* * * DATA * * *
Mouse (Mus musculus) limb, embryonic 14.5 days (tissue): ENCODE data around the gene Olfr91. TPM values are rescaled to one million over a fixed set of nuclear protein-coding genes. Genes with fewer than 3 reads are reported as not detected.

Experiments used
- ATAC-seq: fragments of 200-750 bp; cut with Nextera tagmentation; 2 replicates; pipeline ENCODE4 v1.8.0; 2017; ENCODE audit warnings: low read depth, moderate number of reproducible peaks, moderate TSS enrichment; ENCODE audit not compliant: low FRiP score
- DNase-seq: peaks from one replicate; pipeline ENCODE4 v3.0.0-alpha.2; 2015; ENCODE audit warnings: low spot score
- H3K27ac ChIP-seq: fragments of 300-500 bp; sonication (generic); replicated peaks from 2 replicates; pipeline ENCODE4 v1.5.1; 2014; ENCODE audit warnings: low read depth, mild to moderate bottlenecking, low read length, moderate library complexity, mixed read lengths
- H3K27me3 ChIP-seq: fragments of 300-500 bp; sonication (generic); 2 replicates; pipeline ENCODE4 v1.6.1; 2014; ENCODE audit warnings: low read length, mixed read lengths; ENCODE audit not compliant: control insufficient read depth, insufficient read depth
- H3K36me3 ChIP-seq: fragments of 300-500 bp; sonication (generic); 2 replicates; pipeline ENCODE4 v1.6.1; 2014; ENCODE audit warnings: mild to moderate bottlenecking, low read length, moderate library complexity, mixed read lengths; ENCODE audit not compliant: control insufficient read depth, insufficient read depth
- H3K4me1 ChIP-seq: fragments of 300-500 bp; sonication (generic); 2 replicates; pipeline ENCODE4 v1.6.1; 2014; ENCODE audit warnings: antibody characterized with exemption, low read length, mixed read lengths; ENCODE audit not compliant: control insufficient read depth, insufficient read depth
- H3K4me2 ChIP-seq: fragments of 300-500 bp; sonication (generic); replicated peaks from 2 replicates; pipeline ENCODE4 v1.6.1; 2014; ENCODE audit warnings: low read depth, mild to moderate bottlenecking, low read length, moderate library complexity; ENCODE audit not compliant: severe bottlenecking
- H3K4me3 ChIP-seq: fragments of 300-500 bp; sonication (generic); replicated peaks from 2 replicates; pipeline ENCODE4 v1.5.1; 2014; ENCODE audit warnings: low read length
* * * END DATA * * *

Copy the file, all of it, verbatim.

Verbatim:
Mouse (Mus musculus) limb, embryonic 14.5 days (tissue): ENCODE data around the gene Olfr91. TPM values are rescaled to one million over a fixed set of nuclear protein-coding genes. Genes with fewer than 3 reads are reported as not detected.

Experiments used
- ATAC-seq: fragments of 200-750 bp; cut with Nextera tagmentation; 2 replicates; pipeline ENCODE4 v1.8.0; 2017; ENCODE audit warnings: low read depth, moderate number of reproducible peaks, moderate TSS enrichment; ENCODE audit not compliant: low FRiP score
- DNase-seq: peaks from one replicate; pipeline ENCODE4 v3.0.0-alpha.2; 2015; ENCODE audit warnings: low spot score
- H3K27ac ChIP-seq: fragments of 300-500 bp; sonication (generic); replicated peaks from 2 replicates; pipeline ENCODE4 v1.5.1; 2014; ENCODE audit warnings: low read depth, mild to moderate bottlenecking, low read length, moderate library complexity, mixed read lengths
- H3K27me3 ChIP-seq: fragments of 300-500 bp; sonication (generic); 2 replicates; pipeline ENCODE4 v1.6.1; 2014; ENCODE audit warnings: low read length, mixed read lengths; ENCODE audit not compliant: control insufficient read depth, insufficient read depth
- H3K36me3 ChIP-seq: fragments of 300-500 bp; sonication (generic); 2 replicates; pipeline ENCODE4 v1.6.1; 2014; ENCODE audit warnings: mild to moderate bottlenecking, low read length, moderate library complexity, mixed read lengths; ENCODE audit not compliant: control insufficient read depth, insufficient read depth
- H3K4me1 ChIP-seq: fragments of 300-500 bp; sonication (generic); 2 replicates; pipeline ENCODE4 v1.6.1; 2014; ENCODE audit warnings: antibody characterized with exemption, low read length, mixed read lengths; ENCODE audit not compliant: control insufficient read depth, insufficient read depth
- H3K4me2 ChIP-seq: fragments of 300-500 bp; sonication (generic); replicated peaks from 2 replicates; pipeline ENCODE4 v1.6.1; 2014; ENCODE audit warnings: low read depth, mild to moderate bottlenecking, low read length, moderate library complexity; ENCODE audit not compliant: severe bottlenecking
- H3K4me3 ChIP-seq: fragments of 300-500 bp; sonication (generic); replicated peaks from 2 replicates; pipeline ENCODE4 v1.5.1; 2014; ENCODE audit warnings: low read length